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In Lousiana the plantation known as Rosedown, built in 1830, became one of the early examples of the evolution of gardening in nineteenth century America.
The owner Mary Turnball kept a diary of what she planted on her twenty-eight acres. She began the diary in 1836.
She gardened in the early decades of the century with vegetables and herbs.
After 1850 flowers appeared in greater numbers in her garden.
She also built a gazebo on the property.
The National Garden Bureau defines the gazebo in these words:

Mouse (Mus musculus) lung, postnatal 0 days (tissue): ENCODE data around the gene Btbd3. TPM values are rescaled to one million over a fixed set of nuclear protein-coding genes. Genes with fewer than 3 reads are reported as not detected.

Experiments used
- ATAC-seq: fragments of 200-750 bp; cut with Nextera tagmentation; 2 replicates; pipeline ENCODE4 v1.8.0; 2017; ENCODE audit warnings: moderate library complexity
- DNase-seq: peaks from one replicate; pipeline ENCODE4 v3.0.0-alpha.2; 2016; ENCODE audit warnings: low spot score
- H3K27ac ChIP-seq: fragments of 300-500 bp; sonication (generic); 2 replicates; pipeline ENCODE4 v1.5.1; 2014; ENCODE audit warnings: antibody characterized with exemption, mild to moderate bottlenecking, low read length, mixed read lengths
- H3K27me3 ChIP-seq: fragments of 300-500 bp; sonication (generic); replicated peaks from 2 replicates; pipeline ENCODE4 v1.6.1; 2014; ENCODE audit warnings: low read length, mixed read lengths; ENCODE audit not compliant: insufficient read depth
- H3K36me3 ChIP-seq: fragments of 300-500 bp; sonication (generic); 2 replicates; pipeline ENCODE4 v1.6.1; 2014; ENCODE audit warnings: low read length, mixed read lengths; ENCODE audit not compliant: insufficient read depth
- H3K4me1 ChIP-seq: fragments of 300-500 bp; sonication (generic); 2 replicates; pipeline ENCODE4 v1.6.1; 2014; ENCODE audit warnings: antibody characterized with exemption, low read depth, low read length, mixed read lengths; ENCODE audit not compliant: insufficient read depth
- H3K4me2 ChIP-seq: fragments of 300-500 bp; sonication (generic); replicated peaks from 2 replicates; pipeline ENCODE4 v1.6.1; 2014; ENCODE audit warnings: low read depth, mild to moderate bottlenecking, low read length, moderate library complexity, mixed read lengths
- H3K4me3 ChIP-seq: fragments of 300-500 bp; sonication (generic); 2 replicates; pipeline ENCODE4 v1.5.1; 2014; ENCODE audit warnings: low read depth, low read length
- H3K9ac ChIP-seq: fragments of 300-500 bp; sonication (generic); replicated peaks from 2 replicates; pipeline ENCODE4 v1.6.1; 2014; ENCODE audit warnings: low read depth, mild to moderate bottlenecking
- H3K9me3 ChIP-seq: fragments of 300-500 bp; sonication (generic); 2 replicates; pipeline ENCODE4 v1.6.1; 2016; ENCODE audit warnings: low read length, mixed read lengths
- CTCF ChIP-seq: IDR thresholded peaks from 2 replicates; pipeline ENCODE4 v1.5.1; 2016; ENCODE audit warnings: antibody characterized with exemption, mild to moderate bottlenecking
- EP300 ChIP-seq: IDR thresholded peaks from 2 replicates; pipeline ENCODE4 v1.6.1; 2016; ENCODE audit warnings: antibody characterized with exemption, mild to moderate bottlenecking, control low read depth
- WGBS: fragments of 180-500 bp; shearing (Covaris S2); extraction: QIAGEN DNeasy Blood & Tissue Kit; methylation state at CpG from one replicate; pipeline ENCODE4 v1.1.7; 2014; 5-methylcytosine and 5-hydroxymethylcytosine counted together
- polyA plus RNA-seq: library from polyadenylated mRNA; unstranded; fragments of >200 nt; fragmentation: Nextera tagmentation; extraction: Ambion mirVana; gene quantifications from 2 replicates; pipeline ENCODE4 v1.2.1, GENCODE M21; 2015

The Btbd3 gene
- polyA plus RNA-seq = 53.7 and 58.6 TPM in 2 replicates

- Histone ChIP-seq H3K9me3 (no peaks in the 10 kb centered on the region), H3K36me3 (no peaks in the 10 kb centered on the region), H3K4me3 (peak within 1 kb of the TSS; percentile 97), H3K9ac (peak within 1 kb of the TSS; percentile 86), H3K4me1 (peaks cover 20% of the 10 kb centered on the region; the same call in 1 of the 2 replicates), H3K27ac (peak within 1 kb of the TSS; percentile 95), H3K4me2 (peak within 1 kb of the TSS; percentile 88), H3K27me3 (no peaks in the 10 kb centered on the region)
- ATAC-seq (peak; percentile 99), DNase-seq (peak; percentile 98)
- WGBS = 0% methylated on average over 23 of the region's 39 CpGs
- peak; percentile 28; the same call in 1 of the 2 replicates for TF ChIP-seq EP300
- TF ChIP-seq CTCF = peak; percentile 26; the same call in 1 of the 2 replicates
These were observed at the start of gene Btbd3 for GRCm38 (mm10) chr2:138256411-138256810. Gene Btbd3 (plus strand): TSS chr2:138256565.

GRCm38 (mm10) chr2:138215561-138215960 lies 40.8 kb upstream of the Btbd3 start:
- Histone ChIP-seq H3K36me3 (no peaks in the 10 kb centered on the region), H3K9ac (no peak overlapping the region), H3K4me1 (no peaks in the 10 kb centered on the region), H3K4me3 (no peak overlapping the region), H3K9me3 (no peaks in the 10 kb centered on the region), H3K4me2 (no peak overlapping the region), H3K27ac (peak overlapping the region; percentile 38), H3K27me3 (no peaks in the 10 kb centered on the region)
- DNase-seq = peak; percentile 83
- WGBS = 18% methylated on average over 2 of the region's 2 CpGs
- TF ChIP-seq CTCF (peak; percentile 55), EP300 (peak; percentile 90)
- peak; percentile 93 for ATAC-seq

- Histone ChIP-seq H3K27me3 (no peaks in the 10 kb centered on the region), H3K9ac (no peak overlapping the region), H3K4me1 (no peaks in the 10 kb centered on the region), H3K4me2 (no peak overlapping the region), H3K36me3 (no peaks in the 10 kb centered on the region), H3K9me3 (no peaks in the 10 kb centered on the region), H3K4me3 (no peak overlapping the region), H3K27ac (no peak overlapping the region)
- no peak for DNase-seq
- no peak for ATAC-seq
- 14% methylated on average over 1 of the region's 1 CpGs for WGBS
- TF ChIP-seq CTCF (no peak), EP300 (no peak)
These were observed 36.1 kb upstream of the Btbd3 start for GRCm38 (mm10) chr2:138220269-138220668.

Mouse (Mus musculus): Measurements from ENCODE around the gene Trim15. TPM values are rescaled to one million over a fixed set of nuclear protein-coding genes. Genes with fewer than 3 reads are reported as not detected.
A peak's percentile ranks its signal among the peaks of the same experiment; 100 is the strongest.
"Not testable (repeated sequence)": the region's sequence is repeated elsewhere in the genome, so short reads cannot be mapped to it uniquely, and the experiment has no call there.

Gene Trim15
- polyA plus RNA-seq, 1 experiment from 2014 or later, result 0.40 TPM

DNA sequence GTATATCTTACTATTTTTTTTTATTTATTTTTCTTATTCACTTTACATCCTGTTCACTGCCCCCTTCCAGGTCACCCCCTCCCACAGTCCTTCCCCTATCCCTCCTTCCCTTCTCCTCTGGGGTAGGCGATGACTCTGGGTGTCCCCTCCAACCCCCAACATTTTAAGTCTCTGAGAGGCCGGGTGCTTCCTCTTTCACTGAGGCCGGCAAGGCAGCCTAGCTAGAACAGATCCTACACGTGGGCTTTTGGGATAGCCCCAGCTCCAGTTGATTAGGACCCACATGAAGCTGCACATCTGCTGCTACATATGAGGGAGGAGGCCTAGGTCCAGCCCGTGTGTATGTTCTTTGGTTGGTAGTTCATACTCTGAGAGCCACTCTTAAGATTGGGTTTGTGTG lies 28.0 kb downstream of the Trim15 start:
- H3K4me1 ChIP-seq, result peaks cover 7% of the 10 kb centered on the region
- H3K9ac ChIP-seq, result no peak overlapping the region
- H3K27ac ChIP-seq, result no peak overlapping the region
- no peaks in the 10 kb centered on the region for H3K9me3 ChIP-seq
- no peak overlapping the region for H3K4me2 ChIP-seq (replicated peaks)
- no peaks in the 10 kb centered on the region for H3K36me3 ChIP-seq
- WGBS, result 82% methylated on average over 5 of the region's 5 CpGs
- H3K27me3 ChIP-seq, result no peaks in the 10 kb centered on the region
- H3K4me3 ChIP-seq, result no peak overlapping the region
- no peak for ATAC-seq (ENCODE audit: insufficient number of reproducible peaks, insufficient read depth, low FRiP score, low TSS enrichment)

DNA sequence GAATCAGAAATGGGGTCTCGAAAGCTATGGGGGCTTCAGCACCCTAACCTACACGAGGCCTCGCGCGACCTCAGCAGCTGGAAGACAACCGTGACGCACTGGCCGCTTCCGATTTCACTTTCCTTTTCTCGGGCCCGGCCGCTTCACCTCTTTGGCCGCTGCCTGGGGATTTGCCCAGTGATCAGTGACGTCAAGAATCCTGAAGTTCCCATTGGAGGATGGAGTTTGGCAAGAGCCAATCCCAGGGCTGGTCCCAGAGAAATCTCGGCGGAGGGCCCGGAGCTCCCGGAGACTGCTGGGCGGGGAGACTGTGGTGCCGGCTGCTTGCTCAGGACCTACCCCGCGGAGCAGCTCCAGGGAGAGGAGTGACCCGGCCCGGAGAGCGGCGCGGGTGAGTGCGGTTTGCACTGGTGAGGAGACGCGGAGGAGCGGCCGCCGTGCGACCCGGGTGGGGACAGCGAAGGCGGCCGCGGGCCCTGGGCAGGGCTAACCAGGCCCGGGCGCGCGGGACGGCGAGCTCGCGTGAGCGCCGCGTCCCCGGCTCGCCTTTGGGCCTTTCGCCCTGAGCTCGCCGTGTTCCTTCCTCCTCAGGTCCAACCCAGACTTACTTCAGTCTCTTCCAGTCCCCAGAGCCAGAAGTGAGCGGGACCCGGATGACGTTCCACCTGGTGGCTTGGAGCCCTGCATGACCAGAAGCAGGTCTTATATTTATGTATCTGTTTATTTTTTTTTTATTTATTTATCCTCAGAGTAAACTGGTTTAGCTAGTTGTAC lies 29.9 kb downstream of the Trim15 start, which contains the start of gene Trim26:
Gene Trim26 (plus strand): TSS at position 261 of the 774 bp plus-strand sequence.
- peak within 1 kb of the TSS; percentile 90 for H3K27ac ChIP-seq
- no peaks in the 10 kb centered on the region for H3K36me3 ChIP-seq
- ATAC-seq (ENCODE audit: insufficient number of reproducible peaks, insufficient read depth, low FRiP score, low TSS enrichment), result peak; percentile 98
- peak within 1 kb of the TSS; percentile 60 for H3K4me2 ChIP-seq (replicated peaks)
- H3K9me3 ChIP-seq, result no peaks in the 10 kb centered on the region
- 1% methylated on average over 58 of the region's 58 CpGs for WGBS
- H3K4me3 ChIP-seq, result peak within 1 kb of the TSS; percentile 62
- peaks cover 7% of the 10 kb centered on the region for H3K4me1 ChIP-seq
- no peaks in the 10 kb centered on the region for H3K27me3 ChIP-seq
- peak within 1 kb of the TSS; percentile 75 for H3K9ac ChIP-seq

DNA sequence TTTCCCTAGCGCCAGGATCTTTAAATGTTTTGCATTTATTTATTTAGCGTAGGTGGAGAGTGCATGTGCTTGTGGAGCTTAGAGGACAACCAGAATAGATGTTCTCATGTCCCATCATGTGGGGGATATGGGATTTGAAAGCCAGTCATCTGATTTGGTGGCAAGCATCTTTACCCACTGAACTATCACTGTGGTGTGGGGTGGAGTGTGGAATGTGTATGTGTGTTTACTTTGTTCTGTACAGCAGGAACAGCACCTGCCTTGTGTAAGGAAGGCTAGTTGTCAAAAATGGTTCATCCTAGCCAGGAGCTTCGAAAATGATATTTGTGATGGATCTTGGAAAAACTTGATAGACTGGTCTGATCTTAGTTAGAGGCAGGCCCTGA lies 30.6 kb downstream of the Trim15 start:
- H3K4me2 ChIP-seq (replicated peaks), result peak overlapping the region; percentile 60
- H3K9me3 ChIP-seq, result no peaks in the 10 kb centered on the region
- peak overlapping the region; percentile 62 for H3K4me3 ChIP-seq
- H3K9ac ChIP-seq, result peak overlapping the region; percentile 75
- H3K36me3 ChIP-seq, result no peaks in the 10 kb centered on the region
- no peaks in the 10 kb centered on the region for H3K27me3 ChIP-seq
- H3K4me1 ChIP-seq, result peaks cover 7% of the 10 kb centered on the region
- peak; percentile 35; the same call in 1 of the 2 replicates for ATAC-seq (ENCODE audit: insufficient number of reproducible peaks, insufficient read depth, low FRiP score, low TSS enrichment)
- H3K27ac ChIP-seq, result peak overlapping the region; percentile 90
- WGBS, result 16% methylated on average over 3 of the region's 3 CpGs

“A freestanding structure, traditionally comprised of six or eight open sides, with a solid, pitched roof. A gazebo can serve as an outdoor room, providing a perfect place to read, dine, or work. (However, with its open sides, you may get wet during strong rainstorms!)”
Here is the gazebo at Rosedown. [below]
John Highstone wrote the wonderful book Victorian Gardens.
He says, “The gazebo, a place of meditation for the early Victorians, adds grace and beauty to larger gardens.”
The gazebo is also an example of trelliage, as Highstone notes.
He writes, “Decoration abounded, and nowhere could one find more decorative pieces for the garden than in trelliage.” Thus garden structures would include trellises, fences, and screens.
Today there is a renewed interest in the gazebo as a pleasant “retreat from the world.”
The gazebo, in whatever garden it appears, remains a reminder of Victorian garden history.